From the Tunkhannock Republican & New Age Newspaper
Articles are unchanged from the original; writers are acknowledged when found.
Extracted by Regina Evans
Incidents of the War
Issue of: 24 Dec 1914
Interest in the operations of the Great War in Europe has lost some of its keenness of late in view of the seeming deadlock along the battle line in northern France and Belgium, and the difficulty of following intelligently the fluctuating fortunes of the struggle in the eastern theatre of the conflict. Last week however, two incidents of a striking nature occurred which seem to call for mention. One of these was the daring raid of some German war vessels, which eluding the vigilance of the British fleet bombarded the towns of Hartlepool, Whitby and Scarborough on the English coast, and subsequently escaped in the mist.
This raid has produced a profound impression in Great Britain, whose shores have been supposed to be sufficiently protected by the floating ramparts of her great fleet.
Another incident with a touch of the dramatic was the reoccupation of Belgrade by the Servians. The troops of the little kingdom were driven out of their former capital on December 2, after sustaining a siege of 126 days and were forced back into the interior. There were many who thought that Servia was about to be blotted out as a political entity, but after desperate fighting extending over a period of twelve days its forces signally defeated the Austrians and reentered Belgium as victors on Monday.
The Conduct of the War (By H.P.Loomis)
Issue of: 25 February 1915
When the war first broke out the news reporters kept promising us news of great battles, defeats and victories, by land or water, but no such thing has come to us. For the first time in the history of wars; when two armies come together they settle down into a state of siege. Of fighting a slaughter there is no end, and we read of 40,000 dead men on a battlefield and nothing to show for it but a few rods of trenches.
As to the navies the war seems to be a draw game. It is a matter of astonishment that Germany and Russia could hold at bay Russia, England, France and Belgium long ago, and I expected to see the Russians in Berlin before this time.
We do not pretend to know anything of military matters, but it looks to us as if France had made a big mistake by not striking the first blow as soon as she saw the war was bound to come. She should have seized Alsace and Lorrain. The World’s Work says France has five million trained men while Germany has only four. If this is a fact, France ought to handle Germany without gloves on, and without any help. There are no better fighters than the Frenchmen especially in assault and attack. For proof of this we will refer to Waterloo. On the night of the 17th of June 1815, the French soldiers marched all night in the mud and rain, and then went into battle without breakfast, for Napoleon’s supply train got stuck in the mud. All the afternoon of that dreadful day, both by foot and horse charged up the muddy and slippery slopes of Mt. St. Jean, with almost irresistible fury. How men without sleep, rest of food could fight so stern a battle is beyond comprehension. History gives some very strange contrasts. England and France have been enemies for the last 300 years; now they are marching shoulder to shoulder over the very ground where England overthrew Napoleon 100 years ago. If the French had such a leader now as Napoleon, there would soon be a different story told.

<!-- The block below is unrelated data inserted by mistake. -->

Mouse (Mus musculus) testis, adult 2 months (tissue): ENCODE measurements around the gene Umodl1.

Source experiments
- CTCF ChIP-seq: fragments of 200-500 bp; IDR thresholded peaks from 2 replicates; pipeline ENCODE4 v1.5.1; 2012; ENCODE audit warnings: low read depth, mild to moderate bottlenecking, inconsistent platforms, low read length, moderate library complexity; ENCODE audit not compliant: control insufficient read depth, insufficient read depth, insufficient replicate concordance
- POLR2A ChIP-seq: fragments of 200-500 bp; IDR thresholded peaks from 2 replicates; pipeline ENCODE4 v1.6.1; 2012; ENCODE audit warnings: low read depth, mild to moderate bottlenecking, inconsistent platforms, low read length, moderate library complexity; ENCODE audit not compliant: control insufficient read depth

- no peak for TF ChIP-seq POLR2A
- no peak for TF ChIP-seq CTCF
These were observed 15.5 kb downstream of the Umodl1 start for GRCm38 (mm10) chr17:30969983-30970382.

The First Contingent
Issue of: September ___, 1917
…to leave Wyoming County for service in World War I was photographed at the Court House monument prior to their departure on September 21, 1917. Among those who can be identified are Clarence Boston, (standing, left); Forrest London, seated foreground, second from left: Adam Matylewicz, seated, foreground, right, and grouped around the cannon are Berne Adams, Cory Puterbaugh and Paul Dawson.
Included in the group was Dennis Strong, first local boy to be killed in the war, for whom Dennis Strong Post, American Legion, was named.
Others were: Frank Ferris, Allen Burton, Marshall Rumford, William Bates, William Dixon, Harry Walton, Charles Bates, William Foote, Floyd Koup, John Anderson, Joseph Bennett, Clarence Mace, Vincent Owen, Thomas Edwards, Lewis Babcock, Peter Corcoran, Roy Jayne, Solomon Sisco, George Murray, George Moscow, Theodore Mock, Victor Keithine, Charles Shaffer, Peter Malloy, Anton Coliskey, Francis Phillips, Edward Kohn, Gavvacchino Fazzio, Arthur Miller and Leigh Paterson.
[This picture can be seen at the Wyoming County Historical Society’s Museum.]
More Boys Going
Issue of November 1, 1918
List of Twenty-five Men Going to Camp Meade Tomorrow.
The following is a list of Wyoming County drafted men who leave here tomorrow for Camp Meade. Another consignment of seventeen men to fill Wyoming County’s quota will be called for later.
Fidel Paul Schlatter, Tunkhannock
Jacob W. Nulton, Noxen, R.1
Ernest Champluvier, Skinners Eddy
Fenton S. Gregory, Laceyville
August S. Robinson, Factoryville, R.D.
Leon Champluvier, Jr. Skinners Eddy
Galusha Cook, Nicholson
Edward L. Forest, Tunkhannock
Joseph E. Harvey, Meshoppen
Irvin T. Moss, Tunkhannock
Lee Dudley Hawley, Skinners Eddy
George W. Sickler, Tunkhannock, R.D. 5
Ray F. Dymond, Osterhout
Augusto Maracchioni, Vosburg
George S. Chapman, Nicholson
Cecil C. Dickinson, Centermoreland
Linnie H. DuBoice, Nicholson
Robert H. Treible, Vosburg
Olin E. Phoenix, Noxen, R.D. 1
Fred J. Mack, Dalton, R.D. 2
Harry Joseph Fitch, Falls
Cragg J. Henderson, Alderson, R.D. 2
Ernest F. Race, Tunkhannock, R.D. 5
John Thomas Keating, Tunkhannock, R.D. 2
Daniel B. Harvey, Meshoppen, R.D. 4